Then the pianist reached the end of her allotted time, and left to - and I'm not over-icing this - rapturous applause. Her place was taken by a (rather attractive) teenage boy, who started playing torchsongs as his (equally attractive, and very admiring) girlfriend looked on (and took lots of photos). People have to book their seats at the red piano in half-hour blocks (by calling Te Papa on 381 7000 and asking for the piano bookings, apparently). Cute boy graciously gave up his seat for a younger boy, there with his adoring grandmother, who gave an occasionally shaky, but still bravura, performance of 'This old man came rolling home'. Both then signed the visitor's book, which has accompanied the work since its first installation in Venice.

The seat was then taken by a woman in her late twenties, who played beautifully from memory as people came and went. At this point - feeling all a bit overcome - I moved down to the McCahon installation further down the gallery, for a proper shoulder-heaving weep.

I don't think I have ever been so moved in a museum. There was something about the way that people's individual reactions and responses built into a collective experience that just opened my heart. It made me realise just what power artists have, that they can make occasions like this for us. Parekowhai is quoted on the exhibition info panel as saying There is no object I could make … that could fill a room like sound can. And perhaps it is no coincidence that the experience I went back to while I was in the gallery was Janet Cardiff's The Forty-Part Motet. What both Cardiff and Parekowhai have done is break down the wall between the performer and the audience - and blurred the line between visual art and musical performance. The objects are still important, in fact still so important: the functionality and regularity of Cardiff's ring of speakers, the oh-so-strokable, snub-nosed cool-to-the-touch heavy weight of Parekwohai's bronze bulls and the electric pulse of the lacquer-red Steinway. But the music  - the music gets inside you and pulls you in and keeps you in the room. And all this has triggered a million little half-formed thoughts inside my head to start wriggling around with renewed vigour. It was one of the most remarkable 90 minutes of my life.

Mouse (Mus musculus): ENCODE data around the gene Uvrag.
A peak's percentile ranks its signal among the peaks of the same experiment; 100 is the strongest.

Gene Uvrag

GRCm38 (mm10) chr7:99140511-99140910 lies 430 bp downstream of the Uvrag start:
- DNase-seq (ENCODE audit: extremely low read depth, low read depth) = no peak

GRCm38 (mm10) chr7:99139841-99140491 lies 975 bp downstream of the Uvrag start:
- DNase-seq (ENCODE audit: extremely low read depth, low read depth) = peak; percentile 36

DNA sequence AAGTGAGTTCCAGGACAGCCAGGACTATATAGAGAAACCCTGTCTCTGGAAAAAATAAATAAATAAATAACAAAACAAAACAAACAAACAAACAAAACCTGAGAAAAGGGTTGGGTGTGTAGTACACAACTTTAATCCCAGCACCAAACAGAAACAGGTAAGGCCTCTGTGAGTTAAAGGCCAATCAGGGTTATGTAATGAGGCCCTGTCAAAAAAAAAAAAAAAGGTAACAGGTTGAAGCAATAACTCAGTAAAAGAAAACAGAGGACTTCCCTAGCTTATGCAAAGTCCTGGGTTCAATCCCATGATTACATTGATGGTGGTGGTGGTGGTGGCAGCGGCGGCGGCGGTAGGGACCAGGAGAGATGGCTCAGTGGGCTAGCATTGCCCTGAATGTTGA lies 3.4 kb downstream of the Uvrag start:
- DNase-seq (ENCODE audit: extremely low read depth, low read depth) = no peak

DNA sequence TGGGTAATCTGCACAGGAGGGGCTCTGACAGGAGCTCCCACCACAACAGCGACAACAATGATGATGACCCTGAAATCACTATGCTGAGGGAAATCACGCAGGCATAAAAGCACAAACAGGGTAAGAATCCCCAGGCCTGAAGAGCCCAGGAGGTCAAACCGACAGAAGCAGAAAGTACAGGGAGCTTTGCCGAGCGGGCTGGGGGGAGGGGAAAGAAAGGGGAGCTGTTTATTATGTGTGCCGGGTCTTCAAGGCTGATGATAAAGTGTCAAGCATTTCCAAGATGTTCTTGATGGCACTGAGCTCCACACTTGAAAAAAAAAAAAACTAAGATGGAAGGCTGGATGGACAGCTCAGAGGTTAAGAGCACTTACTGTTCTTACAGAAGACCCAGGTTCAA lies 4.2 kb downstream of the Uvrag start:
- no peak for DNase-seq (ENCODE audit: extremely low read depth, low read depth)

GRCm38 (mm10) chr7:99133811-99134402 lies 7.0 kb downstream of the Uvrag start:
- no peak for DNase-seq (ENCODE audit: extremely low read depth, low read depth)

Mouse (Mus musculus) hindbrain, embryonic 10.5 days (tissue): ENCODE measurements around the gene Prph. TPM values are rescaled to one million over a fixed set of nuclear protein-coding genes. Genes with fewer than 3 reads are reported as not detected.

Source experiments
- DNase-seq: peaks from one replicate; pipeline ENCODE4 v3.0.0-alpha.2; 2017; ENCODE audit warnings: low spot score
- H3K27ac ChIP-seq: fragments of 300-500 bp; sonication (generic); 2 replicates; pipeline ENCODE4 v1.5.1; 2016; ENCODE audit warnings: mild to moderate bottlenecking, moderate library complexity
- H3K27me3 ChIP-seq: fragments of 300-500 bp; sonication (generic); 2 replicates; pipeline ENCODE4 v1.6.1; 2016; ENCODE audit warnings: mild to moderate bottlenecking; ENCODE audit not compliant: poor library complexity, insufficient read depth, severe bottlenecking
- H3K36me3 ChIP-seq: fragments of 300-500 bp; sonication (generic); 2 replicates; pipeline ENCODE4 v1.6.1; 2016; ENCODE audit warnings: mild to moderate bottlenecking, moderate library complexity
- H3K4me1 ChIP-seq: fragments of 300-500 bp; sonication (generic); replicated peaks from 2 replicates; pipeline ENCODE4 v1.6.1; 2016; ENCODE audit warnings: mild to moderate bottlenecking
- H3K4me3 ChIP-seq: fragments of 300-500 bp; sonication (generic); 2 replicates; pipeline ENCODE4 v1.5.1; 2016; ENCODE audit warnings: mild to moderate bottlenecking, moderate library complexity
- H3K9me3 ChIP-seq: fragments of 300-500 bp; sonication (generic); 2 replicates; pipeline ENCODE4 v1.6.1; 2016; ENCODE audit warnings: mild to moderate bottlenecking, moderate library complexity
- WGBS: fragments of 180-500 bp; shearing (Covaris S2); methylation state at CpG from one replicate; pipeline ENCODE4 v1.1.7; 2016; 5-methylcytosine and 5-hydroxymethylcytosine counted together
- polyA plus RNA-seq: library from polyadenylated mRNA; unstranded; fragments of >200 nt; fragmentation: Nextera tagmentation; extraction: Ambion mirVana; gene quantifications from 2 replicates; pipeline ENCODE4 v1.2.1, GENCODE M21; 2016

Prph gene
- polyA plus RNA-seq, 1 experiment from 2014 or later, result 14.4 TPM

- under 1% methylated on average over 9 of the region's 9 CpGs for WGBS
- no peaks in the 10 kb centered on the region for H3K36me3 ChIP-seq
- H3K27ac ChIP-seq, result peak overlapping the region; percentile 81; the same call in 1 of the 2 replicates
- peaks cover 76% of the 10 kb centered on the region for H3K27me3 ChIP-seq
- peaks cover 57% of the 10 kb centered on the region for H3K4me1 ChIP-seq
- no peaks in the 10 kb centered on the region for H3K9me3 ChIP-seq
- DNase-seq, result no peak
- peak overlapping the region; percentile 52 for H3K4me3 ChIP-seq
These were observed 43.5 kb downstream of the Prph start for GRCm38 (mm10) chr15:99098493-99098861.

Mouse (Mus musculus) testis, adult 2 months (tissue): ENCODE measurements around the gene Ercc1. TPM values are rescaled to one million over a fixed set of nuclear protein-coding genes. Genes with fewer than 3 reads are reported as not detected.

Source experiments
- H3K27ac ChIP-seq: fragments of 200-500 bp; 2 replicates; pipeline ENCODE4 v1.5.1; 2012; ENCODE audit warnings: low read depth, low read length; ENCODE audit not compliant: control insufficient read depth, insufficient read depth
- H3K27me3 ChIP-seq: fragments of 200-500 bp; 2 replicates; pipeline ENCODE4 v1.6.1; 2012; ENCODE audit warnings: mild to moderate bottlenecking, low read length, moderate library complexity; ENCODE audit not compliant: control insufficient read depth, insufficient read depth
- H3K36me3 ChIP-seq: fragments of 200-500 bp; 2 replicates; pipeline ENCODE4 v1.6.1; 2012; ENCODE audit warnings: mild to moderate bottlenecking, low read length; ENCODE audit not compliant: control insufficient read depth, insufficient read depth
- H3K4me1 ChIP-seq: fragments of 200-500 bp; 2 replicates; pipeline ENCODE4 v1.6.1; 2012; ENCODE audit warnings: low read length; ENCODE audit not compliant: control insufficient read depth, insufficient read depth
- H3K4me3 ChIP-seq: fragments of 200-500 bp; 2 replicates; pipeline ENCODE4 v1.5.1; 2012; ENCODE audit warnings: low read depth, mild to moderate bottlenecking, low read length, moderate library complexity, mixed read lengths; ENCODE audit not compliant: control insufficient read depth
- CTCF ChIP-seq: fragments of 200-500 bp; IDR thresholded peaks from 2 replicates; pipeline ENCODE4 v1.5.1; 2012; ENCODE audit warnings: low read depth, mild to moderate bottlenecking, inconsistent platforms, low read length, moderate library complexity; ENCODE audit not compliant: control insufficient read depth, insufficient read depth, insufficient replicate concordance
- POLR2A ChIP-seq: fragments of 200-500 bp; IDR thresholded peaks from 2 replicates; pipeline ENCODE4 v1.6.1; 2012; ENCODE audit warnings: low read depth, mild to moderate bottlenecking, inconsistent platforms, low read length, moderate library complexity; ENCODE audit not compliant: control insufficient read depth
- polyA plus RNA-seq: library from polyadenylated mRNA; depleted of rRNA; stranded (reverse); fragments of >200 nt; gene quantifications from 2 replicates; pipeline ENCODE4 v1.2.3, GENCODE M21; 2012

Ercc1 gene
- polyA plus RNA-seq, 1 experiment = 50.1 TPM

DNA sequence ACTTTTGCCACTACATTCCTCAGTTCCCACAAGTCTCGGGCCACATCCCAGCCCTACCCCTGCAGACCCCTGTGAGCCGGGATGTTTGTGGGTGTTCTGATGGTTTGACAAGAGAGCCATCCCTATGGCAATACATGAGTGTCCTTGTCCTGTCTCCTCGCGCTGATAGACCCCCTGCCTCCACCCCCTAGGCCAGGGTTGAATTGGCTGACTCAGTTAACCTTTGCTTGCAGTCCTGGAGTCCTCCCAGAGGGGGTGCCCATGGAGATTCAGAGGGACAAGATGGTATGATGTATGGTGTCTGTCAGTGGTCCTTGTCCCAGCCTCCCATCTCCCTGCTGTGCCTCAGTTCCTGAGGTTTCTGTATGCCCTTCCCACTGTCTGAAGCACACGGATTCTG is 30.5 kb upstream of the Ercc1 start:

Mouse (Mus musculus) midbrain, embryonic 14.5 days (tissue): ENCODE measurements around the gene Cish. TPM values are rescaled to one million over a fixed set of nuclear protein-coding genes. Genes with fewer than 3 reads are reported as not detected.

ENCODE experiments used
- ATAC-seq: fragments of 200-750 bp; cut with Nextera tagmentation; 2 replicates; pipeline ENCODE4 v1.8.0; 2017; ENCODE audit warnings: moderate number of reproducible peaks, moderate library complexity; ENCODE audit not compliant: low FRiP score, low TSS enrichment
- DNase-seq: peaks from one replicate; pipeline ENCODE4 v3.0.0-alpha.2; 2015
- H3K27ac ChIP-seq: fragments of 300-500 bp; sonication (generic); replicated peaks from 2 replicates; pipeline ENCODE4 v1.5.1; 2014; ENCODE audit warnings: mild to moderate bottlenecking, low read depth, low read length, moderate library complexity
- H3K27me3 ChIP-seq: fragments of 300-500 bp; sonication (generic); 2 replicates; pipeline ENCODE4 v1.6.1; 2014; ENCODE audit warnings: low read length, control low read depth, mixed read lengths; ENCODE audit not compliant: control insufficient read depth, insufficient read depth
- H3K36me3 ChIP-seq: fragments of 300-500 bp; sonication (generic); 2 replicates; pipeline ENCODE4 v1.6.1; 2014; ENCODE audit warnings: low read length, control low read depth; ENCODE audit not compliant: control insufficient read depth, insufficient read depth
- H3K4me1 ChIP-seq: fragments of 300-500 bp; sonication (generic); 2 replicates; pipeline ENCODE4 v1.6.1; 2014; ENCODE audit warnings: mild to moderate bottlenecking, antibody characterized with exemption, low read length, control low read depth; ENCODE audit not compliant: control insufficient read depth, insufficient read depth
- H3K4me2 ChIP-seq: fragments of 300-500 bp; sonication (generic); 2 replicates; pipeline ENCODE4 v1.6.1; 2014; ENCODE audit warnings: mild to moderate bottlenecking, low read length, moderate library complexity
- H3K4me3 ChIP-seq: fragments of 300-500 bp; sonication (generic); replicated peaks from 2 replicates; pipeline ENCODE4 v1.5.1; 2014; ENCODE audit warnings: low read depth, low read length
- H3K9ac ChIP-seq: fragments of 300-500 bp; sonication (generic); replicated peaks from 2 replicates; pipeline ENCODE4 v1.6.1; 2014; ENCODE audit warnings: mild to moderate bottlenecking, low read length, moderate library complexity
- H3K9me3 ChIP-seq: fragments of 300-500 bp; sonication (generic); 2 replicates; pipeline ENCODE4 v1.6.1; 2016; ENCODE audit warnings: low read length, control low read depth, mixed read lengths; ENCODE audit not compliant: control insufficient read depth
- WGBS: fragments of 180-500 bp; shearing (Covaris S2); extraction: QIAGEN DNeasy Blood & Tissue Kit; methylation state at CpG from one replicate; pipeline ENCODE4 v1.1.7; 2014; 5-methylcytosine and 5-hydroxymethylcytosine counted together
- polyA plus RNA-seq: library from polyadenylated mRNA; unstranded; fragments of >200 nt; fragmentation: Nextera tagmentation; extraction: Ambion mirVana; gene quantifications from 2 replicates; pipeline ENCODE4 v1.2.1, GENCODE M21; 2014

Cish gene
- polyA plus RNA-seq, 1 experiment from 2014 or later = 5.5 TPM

Being the crass person I am, I still managed to tweet during all this wonder. Here's the transcript (plus a few extras).

Also. I am a little loathe to draw attention to the events programme, because I don't want the room to be overwhelmed when I'm there. But I should be more generous than that:

You can get further details on the Te Papa events calendar.


staplegun said...


Sadly, fewer and fewer experience the (visual/performing) arts live now so don't realise what they are missing out on when they browse it on their device's screen.

Methinks you are also discovering what draws people to performing live. It's one thing to be in the audience and experience the beauty of a performance, but quite another to experience other people experiencing it - especially if you are creating the experience. The feedback is much more immediate than in the visual arts/literature.

Anonymous said...

I visited on the Sunday a little later in the day and was also moved to tears. A brilliant experience

Anonymous said...

I echo your thoughts Courtney. Yesterday I had the chance to play the red piano and it was an incredible experience. As I played Bach I could see the bulls out of the corner of my eye – a bit disconcerting really - and wondered what they thought.

When I finished my first piece I became aware that a crowd of people had gathered, drawn into and through the gallery to the pianos by the music. To my surprise visitors applauded me enthusiastically - very generous given the quality of the performance.

The music changed us in the space, it changed me and it brought us all together into some wonderful, powerful, social experience. I know that if I hadn’t been trying to play without making too many mistakes I would have cried. Definitely a museum experience to remember and treasure.

Pamela Lovis

Courtney Johnston said...

Hey Pamela

Thank you for sharing this.

I went back on Sunday and this time the pianist had arranged for a group of her pupils to come in and have the slot following hers. Aged perhaps between 6 and 12, there was a range of performances: from the show-off to the tense and teary. And it was wonderful to watch - a privilege to be in the space. I only wish we could have it here for longer.